This was followed by one of Dave Brubeck’s most famous works, Blue Rondo a la Turk. The piece sounds less complex than it actually is. It has two different time signatures alternating with each other near the start and the finish of the piece (9/8 time with a side melody in the 4/4 time signature, inspired by the Turkish aksak time signatures). Apart from that, it was the only programme item to have inspired a 1980s band, Blue Rondo a la Turk. With the addition of Polish singer Basia, they would change their name to Matt Bianco in 1983. Good stuff.

Next up was another concert classic, one that was chosen for last night’s trombone trio. The piece in question was Franck Pourcel’s I Will Follow Him. For many people, this conjures up images of singing nuns in Sister Act, the first of two films starring Whoopi Goldberg (the second one is Sister Act 2: Back in the Habit). The song is based on an instrumental work entitled Chariot. Daves 1 and 2 and John put in a great shift.

Our penultimate piece was another well loved piece: I’ll Walk With God. Composed by Nicholas Brodszky, the hymn was used in The Student Prince, where Prince Karl sung the song at the King of Carlsburg’s death bed. Played by Edmund Purdom, his singing was replaced by Mario Lanza’s dubbed voice. Probably the best rendition we have heard to date? Could well have been going off The Lindley Band’s pristine performance.

To finish off the concert, we had Peter Graham’s Gaelforce. Though a joy to listen to for the audience, its three movements make for a real lip frazzler. The piece was commissioned by Foden’s Band with three Irish songs: The Minstrel BoyTossing the Feathers and The Rocky Road to Dublin. This was undoubtedly the band’s most technically demanding piece which got us all asking for more. Breathtaking performance.

If you thought that wasn’t enough, Mr Widdop and Co. had another piece in the tank. Another classic in Arthur Sullivan’s The Lost Chord. It was written at the bedside of his ailing brother Fred in 1877, during his last illness. It has been recorded by Enrico Caruso and, most notably, performed at a benefit concert for the families affected by the Titanic disaster. Interestingly, it was the encore piece at his previous concert with The Diggle Band (5th June 2022) and the last non-encore piece at the last concert before lockdown with Whitworth Vale and Healey Band (16th March 2020).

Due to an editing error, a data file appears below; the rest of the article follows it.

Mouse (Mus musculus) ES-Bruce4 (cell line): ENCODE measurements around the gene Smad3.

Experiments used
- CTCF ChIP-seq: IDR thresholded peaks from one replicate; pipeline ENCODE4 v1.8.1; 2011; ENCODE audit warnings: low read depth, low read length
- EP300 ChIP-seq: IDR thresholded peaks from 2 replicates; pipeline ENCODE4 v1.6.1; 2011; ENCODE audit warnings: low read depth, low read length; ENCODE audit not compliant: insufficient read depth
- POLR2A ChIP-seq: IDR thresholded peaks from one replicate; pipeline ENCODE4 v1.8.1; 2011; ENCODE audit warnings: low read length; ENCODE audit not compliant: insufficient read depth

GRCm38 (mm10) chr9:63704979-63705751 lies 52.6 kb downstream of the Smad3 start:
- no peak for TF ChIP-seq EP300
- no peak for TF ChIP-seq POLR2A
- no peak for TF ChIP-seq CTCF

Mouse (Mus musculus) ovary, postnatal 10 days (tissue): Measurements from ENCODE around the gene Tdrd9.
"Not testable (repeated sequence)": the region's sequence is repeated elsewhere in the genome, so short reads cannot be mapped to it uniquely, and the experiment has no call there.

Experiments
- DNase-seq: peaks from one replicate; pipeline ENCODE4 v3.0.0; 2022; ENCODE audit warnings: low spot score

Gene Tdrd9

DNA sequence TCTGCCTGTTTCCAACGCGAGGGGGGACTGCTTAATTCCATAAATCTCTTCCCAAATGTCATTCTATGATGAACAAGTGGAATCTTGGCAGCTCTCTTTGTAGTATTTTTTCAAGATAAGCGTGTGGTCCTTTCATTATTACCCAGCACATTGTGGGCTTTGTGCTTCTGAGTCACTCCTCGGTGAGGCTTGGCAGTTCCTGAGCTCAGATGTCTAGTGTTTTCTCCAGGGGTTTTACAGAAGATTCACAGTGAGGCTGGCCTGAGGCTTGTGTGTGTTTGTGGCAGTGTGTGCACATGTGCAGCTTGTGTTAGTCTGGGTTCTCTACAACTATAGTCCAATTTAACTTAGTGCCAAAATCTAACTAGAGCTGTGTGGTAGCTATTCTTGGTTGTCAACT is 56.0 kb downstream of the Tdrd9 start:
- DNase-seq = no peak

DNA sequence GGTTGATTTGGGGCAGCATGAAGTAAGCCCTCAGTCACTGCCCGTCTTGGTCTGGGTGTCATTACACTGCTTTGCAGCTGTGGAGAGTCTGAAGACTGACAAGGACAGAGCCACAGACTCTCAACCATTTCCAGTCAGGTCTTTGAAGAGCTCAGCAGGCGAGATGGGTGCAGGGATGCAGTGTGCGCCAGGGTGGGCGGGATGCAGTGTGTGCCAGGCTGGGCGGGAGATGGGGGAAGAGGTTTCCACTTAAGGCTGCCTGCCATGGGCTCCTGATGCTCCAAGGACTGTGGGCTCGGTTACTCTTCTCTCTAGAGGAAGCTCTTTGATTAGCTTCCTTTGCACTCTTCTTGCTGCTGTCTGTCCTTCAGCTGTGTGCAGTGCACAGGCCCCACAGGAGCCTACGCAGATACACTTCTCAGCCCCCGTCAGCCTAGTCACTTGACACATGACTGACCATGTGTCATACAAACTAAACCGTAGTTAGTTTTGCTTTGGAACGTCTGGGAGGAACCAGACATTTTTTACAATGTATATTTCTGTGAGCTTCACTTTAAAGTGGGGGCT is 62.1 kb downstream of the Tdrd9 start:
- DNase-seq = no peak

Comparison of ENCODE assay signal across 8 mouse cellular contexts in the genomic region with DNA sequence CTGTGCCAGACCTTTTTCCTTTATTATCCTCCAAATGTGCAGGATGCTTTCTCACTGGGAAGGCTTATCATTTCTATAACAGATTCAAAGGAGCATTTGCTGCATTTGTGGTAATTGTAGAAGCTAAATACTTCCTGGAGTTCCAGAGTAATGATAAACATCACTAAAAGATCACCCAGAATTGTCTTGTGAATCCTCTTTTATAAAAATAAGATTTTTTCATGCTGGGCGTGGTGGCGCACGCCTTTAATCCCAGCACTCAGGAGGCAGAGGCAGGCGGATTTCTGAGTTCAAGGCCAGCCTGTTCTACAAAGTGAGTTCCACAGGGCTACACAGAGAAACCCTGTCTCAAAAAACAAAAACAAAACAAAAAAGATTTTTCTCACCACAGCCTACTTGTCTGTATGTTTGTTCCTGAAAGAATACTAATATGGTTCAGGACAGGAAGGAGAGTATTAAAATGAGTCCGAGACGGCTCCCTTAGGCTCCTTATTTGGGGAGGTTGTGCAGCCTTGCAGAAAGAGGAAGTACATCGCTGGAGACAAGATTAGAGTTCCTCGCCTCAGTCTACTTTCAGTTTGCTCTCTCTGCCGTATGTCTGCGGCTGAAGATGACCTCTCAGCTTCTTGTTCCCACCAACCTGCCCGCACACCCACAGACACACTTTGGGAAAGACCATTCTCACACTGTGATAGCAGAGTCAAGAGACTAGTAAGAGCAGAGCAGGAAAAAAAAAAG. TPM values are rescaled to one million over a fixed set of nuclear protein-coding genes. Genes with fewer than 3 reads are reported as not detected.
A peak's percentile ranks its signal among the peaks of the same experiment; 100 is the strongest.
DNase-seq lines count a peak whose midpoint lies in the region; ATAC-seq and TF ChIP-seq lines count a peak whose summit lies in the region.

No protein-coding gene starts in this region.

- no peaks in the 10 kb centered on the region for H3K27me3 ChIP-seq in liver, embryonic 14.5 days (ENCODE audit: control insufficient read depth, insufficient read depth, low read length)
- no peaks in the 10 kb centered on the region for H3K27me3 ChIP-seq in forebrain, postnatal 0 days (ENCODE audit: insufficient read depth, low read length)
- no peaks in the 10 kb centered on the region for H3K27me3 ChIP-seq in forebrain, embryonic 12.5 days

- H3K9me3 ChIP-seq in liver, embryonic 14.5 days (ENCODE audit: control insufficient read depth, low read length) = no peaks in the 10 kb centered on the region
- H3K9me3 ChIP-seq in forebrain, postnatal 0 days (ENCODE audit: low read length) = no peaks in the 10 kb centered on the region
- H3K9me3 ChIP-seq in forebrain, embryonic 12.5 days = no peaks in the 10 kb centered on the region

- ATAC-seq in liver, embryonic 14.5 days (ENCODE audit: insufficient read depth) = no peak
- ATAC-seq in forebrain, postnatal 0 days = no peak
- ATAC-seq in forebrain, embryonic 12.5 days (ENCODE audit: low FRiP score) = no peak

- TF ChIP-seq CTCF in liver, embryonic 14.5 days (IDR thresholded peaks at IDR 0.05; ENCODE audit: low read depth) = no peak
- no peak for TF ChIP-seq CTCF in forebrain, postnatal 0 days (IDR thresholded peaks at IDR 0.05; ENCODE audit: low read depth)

With a few familiar pieces from concerts conducted by Mr Widdop, it was (in the words of the late great John Peel) “same but different”. Its mix of familiar pieces and mellow pieces made for a stylish and dignified concert. Though last night’s programme was created by Alan’s predecessor, there was a reassuring familiarity. A degree of consistency that could only be paralleled by Her Majesty, Queen Elizabeth the Second’s reign.

Next Week…

Our next concert is on the 18th September when our next band will be Skelmanthorpe Band.  This will be our second band from the West Riding of Yorkshire, and one that has had success in regional and national competitions in recent times.  That’ll be at 7.30 pm, doors open at 6.30 pm.  Please arrive early to be sure of a good seat.


  • 350: Ashton-under-Lyne – Mossley – Greenfield – Uppermill – Dobcross – Delph – Waterhead – Oldham.

Alight at the former Greenfield Conservative Club. The 350 is operated by First Greater Manchester before 7pm and Stagecoach Manchester after 7pm. Adult single fares are £2.00 with child singles now £1.00. The Any Bus DaySaver ticket is £5.00.

Twitter details: @boarshurstband#SundayBrass.

Website: www.boarshurstband.co.uk.

S.V., 12 September 2022.

3 thoughts on “The Lindley Band: Sunday Brass at the Boarshurst Band Club (11th September 2022)